Achievements to date

Southern Carpathians became active as a rewilding area in late 2012

There has been intense engagement with the local stakeholders, authorities and communities over the last few years, to introduce the concept of rewilding and create support for the initiative in the region. All the work in this area concentrated on the preparations to start building up a free-roaming population of European bison in the Tarcu Mountains Natura 2000 area. 28 bison now roam in the area.

Hikers (Adrian Grancea, left & Dan Dinu) replenishing their water supplies at an old mill in the forest outsde the village of Isverna, Romania

Hikers (Adrian Grancea, left & Dan Dinu) replenishing their water supplies at an old mill in the forest outsde the village of Isverna, Romania
Florian Möllers / Rewilding Europe



  • The rewilding area is part of the (larger) ”South Western Carpathians Wilderness Area project”, run by WWF Romania and covering 11 protected areas in total, plus some surrounding land inbetween. In 2013, that project received a large grant from the Swiss Cohesion Funds, so there is good scope for further expansion over time also for the rewilding activities.
  • During this first year, the Southern Carpathians team has concentrated a lot on creating a support base for the rewilding concept in the area, through a series of meetings with local people, and meeting local and central decision makers, other stakeholders and carrying out feasibility studies, GIS mapping and planning.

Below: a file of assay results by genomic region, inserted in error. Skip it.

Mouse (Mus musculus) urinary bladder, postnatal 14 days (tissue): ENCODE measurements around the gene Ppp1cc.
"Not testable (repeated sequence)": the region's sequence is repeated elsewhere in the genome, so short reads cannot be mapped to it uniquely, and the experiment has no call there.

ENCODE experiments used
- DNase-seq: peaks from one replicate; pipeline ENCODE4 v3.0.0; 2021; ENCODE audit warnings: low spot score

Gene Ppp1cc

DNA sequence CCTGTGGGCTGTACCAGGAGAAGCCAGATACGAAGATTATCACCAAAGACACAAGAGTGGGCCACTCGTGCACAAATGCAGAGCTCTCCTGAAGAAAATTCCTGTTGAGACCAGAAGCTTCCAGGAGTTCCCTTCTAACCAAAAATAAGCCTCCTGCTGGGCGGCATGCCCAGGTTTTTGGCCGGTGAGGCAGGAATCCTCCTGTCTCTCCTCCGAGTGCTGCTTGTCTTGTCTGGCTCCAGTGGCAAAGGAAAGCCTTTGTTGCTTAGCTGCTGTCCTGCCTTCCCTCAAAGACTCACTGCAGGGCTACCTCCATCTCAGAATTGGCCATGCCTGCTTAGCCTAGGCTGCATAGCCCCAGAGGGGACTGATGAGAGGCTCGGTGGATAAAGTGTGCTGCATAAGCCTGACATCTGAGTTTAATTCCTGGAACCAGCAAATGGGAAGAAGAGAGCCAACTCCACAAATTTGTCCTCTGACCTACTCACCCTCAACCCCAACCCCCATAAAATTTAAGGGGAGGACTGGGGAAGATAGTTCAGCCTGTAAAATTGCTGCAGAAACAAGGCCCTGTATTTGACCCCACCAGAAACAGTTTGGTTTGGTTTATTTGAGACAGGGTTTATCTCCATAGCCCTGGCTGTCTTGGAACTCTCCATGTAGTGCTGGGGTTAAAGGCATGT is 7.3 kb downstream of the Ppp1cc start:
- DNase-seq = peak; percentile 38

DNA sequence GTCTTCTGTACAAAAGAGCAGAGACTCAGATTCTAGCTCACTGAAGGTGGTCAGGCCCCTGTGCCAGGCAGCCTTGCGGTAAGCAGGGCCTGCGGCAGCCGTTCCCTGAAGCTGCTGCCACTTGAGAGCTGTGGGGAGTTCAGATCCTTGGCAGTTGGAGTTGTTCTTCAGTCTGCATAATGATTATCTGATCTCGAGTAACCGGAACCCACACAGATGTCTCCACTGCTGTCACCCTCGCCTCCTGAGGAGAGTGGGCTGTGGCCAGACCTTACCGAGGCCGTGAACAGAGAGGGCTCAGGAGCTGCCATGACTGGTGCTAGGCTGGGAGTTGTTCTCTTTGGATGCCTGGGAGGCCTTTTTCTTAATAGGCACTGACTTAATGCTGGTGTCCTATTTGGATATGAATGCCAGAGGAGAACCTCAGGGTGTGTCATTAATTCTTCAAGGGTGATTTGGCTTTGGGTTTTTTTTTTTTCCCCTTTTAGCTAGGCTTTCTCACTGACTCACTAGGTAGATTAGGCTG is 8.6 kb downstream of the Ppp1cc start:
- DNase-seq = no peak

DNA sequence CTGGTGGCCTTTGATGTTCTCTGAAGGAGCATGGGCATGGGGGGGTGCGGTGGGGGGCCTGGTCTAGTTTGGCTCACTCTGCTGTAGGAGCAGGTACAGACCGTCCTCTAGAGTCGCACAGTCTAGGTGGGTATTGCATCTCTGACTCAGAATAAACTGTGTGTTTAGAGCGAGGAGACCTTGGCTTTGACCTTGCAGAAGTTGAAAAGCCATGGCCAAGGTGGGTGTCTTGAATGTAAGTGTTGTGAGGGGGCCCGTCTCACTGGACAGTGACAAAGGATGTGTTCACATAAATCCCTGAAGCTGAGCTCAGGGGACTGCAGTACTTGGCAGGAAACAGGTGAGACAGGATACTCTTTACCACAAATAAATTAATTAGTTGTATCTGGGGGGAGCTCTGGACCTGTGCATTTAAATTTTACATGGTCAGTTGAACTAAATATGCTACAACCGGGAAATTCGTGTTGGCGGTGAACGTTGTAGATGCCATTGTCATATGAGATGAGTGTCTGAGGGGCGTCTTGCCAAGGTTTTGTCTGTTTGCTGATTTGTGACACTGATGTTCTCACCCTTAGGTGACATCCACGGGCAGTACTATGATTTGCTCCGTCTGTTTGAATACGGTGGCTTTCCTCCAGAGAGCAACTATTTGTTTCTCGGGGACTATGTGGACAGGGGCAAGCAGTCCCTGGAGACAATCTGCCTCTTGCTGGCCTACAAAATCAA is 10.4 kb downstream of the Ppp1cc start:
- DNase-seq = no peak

• May 17, 2014 was the day when the release took place of the first groups of animals: 17 European bison were brought into a pre-release site in the Municipality of Armeniş, which has set aside a large part of their communal land for wildlife. The animals came from wildlife parks and breeding stations across Europe – from Sweden in the north to central Italy – in a complicated logistical operation, arranged by Rewilding Europe and its partner WWF-Romania. The bison that were brought in two big trucks came from sources in several European countries: Avesta Visentpark and Kolmårdens Djurpark in Sweden, Springe, Hardehausen and Hirschfeld Zoos in Germany, Parco Natura in Italy, Han-sur- in Belgium and Hateg in Romania.
  • The Dutch Postcode Lottery, The Swedish Postcode Lottery and Liberty Wildlife Fund provided the financial support, which made this amazing bison reintroduction in the Southern Carpathians possible. The Municipality of Armeniş, where the animals were released, has been instrumental and is extremely supportive. Five different (local, regional and state) authorities in Romania provided support and the legal permission needed for the release.